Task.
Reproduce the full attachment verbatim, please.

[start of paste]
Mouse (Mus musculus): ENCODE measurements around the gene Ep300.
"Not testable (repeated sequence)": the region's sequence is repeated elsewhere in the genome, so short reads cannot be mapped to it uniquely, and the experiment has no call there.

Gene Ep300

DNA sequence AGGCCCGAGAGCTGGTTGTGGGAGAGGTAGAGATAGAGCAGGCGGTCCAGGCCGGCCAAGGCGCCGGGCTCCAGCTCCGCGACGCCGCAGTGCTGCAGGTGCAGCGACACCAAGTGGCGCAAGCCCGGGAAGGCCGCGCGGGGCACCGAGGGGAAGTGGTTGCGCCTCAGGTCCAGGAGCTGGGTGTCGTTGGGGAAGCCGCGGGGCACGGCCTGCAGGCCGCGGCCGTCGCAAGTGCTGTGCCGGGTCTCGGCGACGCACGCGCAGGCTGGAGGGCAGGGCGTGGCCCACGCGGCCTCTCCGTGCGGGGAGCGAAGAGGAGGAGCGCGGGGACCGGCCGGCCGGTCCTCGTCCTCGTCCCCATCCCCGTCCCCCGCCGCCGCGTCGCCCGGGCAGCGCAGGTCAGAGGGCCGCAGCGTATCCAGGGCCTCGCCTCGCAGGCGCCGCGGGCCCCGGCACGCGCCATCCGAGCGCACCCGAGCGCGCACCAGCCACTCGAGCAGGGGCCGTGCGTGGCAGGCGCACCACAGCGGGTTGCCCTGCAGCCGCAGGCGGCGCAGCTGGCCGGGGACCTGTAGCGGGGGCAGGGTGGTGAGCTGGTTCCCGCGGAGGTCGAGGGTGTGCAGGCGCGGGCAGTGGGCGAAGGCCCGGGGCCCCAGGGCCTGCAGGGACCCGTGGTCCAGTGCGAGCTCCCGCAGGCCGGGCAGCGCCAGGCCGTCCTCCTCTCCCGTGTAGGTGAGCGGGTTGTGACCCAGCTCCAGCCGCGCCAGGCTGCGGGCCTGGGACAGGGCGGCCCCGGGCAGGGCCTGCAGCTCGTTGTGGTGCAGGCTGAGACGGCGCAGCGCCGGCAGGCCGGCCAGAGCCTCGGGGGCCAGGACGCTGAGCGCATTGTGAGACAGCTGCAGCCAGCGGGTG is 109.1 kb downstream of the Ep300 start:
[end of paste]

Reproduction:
Mouse (Mus musculus): ENCODE measurements around the gene Ep300.
"Not testable (repeated sequence)": the region's sequence is repeated elsewhere in the genome, so short reads cannot be mapped to it uniquely, and the experiment has no call there.

Gene Ep300

DNA sequence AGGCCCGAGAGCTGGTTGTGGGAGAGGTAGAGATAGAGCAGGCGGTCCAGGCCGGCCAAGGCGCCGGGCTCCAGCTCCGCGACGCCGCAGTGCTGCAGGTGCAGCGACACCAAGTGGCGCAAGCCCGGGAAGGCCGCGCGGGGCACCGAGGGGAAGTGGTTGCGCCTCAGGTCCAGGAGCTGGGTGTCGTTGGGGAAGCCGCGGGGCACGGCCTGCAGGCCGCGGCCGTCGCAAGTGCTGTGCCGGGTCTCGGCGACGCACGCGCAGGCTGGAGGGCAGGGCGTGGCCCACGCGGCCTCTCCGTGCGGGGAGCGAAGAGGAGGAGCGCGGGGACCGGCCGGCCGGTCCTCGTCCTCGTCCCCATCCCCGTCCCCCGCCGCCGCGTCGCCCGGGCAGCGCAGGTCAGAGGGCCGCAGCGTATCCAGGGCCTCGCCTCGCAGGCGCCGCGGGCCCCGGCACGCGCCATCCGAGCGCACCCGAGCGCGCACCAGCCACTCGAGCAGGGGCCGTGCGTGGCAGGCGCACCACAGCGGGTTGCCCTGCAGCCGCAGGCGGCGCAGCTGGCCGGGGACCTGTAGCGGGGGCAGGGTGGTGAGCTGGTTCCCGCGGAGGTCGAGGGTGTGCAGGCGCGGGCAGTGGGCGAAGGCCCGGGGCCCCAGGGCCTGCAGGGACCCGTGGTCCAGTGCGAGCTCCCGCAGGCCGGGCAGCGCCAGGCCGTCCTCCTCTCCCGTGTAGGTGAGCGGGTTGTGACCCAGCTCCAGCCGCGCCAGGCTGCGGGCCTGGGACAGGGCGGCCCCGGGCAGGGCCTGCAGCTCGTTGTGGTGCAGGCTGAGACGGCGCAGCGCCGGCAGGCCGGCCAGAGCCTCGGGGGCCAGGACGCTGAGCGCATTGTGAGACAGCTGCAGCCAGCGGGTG is 109.1 kb downstream of the Ep300 start: